“People are allowed to protest and raise issues but it’s disrespectful to our Prime Minister and the Opposition Leader. I think it was absolutely appalling.”
Former ALP president and indigenous leader Warren Mundine labelled the activists a “disgrace”, said the embassy had long ceased to be relevant for most Aborigines and had been “hijacked by a motley crew of people” from outside the indigenous mainstream.
“No human being, let alone the Prime Minister of this country, should be treated in such a manner,” Mr Mundine said.
“It’s a disgrace and anyone who was involved in it should be prosecuted as far as the law can take it.”
Sue Gordon, the former chairwoman of the Northern Territory intervention, said the right to protest did not include the right to be violent.
“Regardless of what people might think of the Prime Minister, she’s still the Prime Minister,” Dr Gordon said. She said the views of tent embassy activists did not reflect those of indigenous people in remote Australia.
They do not represent us. …They were not elected by us, they were just appointed by the government not Aboriginal people. They’re just interested in representing the middle to upper-class indigenous Australians and paying off their mortgage.”
(What’s wrong with wanting to pay off your mortgage, I have to wonder? – showing my own bourgeois prejudices… ) The incident has received widespread coverage in overseas media.
Now, I understand that some indigenous people regard the Tent Embassy as sacred ground, and that they would be upset and distressed at reports that the Embassy was being disbanded. Personally I would not endorse Abbott’s comment: obviously the Tent Embassy is important to many indigenous people, and it provides a constant reminder of ongoing issues for indigenous people in Australia.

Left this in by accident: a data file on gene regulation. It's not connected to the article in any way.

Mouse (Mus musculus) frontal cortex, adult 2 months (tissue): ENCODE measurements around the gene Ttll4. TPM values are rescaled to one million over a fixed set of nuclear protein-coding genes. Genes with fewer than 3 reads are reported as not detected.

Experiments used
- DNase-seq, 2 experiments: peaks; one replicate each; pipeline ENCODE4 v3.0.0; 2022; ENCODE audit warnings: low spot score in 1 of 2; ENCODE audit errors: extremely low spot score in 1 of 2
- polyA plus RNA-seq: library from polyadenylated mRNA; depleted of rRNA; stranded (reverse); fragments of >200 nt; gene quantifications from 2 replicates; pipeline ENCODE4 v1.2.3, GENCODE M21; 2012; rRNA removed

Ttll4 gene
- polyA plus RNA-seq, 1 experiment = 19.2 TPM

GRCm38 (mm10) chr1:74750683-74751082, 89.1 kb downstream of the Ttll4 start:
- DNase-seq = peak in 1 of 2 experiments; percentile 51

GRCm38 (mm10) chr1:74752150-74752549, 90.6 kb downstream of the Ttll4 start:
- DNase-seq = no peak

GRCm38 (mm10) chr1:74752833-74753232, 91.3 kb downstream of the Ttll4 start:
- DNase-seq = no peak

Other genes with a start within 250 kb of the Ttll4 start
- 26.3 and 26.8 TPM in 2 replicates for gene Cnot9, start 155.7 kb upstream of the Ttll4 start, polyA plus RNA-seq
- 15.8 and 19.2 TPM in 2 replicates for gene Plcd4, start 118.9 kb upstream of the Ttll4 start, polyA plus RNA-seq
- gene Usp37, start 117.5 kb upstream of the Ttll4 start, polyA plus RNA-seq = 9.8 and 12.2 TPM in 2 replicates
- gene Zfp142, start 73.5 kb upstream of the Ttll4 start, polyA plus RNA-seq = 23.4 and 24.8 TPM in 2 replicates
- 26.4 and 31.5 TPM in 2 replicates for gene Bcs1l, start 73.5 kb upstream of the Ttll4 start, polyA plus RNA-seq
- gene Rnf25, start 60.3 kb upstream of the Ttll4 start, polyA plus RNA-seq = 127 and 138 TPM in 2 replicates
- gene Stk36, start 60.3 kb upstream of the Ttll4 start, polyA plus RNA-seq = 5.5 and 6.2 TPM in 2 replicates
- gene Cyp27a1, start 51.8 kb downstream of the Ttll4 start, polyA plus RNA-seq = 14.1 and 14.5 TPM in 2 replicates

However, my concern with activism is always how best to get the message across to the majority of people. (Perhaps it is because what persuasion is what litigators and academics are all about, and I am both). I do not think that this incident will help the Tent Embassy’s cause or profile in any way. As this article in the Guardian points out, people often regard the perpetrators of mob violence as “mindless and irrational”, although it is really more complex than that, and often riots represent an indication that a group has “a sense of illegitimacy about how they are treated by others…they see collective confrontation as the only means of redressing the situation.” Nonetheless, if the members of the Tent Embassy want to achieve their aims (Aboriginal sovereignty, a treaty with the Australian government, increased land rights etc) they will have to convince mainstream Australia of the necessity of these things. The behaviour we saw yesterday is very unlikely to help their aims, as I suspect most Australians were appalled. In fact, I suspect that it will do the precise opposite of what the protesters wanted to achieve – it may well add credence to Tony Abbott’s claim that the Tent Embassy has had its day, and should be disbanded, as the protesters came across in media reports as violent and disrespectful troublemakers. And that’s a pity.